LEWISTON — Councilors asked Bartlett Street neighbors to talk to each other, hoping to head off bigger problems smoldering between members of a mosque and nearby property owners.
Former City Councilor Denis Theriault, owner of two buildings on the west side of Bartlett Street, just north of Adams Avenue, told councilors he shouldn't have to work so hard defending his property.
"This happens all the time. These are a confrontational people," Theriault said. "I'm tired. I don't think I should have to spend my nights playing policeman protecting my property, and neither should my son."
He outlined problems he and neighbor Elmer Berry have with the mosque, located across from him at 256 Bartlett St. and used by Lewiston's Somali Bantu residents, over two hours Tuesday night at a City Council workshop.
Theriault alleged members of the mosque have regularly parked on his property, taking spaces from his tenants, since the mosque opened last year. When he complained, they escalated. They've used their cars to block his driveways, left trash behind, thrown rocks onto his property and destroyed his first "No Trespassing" sign.
He responded by putting up a sturdier sign and taking pictures to document what he saw.
They responded, he said, by verbally threatening him. But Theriault, who carries a concealed handgun, said he will not be threatened.
"One individual approached me and came onto my property and told me I didn't have the right to take his picture," Theriault said. "When his companion walked around to my side, I unzipped my jacket and put my hand on my weapon."
Theriault said the city made a mistake when it approved the mosque for that space last year.
"It's almost like the Somalis have been set up to fail," he said. "They don't belong in a building that size for what they want to do. But they're there."
The city approved the use of the building at 256 Bartlett St. as a mosque in November 2009, requiring building owner Joseph Jenkins to provide 17 parking spaces nearby and to limit occupancy to 98 people at a time. City officials believed that more spaces were unnecessary since most people attending the mosque would walk or carpool.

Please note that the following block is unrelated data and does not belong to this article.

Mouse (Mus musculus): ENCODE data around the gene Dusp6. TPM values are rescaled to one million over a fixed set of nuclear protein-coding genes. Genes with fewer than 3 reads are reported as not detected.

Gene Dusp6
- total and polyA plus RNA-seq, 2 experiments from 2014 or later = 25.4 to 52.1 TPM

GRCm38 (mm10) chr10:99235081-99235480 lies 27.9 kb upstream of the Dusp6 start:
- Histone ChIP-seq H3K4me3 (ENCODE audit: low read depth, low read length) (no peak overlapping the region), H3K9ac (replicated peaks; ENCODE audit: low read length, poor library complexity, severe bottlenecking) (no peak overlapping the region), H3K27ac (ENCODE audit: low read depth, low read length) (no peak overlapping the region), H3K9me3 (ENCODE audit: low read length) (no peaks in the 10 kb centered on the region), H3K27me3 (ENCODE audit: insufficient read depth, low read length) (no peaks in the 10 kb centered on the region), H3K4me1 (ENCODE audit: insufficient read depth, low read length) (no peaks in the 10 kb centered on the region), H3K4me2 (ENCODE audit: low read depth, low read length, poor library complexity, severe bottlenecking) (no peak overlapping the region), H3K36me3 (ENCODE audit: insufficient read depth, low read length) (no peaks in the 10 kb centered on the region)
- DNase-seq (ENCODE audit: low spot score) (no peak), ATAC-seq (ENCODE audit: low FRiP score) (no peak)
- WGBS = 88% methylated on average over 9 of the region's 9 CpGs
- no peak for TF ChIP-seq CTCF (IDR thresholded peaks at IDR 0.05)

Code Enforcement and Planning Director Gil Arsenault said the city recognized the limited parking in the lot. It has space for up to seven vehicles on site, but only if members drive on property belonging to next-door neighbor, Sparta Vending owner Elmer Berry.
Theriault said the Somalis do not have that permission. Berry has started putting up traffic cones to block his property from the neighbors.
The city required the mosque to rent the rest of their necessary spaces from 199 Bartlett St. That lease ends in February 2011 — and so does the mosque's conditional-use permit. They'll have to find additional parking or find a new place to worship.
Mosque member Abdul Ali, speaking for the elders in charge of the mosque, said it rarely draws more than 40 worshipers. The only time larger crowds are expected are during the two Eid holy days. The most recent was Nov. 17.
Ali said the members are negotiating to find a larger venue for those special occasions. But he said no single person is in charge of the mosque and urged Theriault to simply tow the cars of people that park in his lot.
Theriault said that was his plan.
"Beginning tonight, it's an immediate tow order on any car that is not supposed to be parked there," Theriault said.
Councilors asked Theriault, Berry and city staffers to meet with the members of the mosque, scheduling a meeting by this Friday.
"It's unacceptable that this is happening," Councilor Renee Bernier said. "You can't just go parking on people's property, so we need to get this sorted out before it gets worse."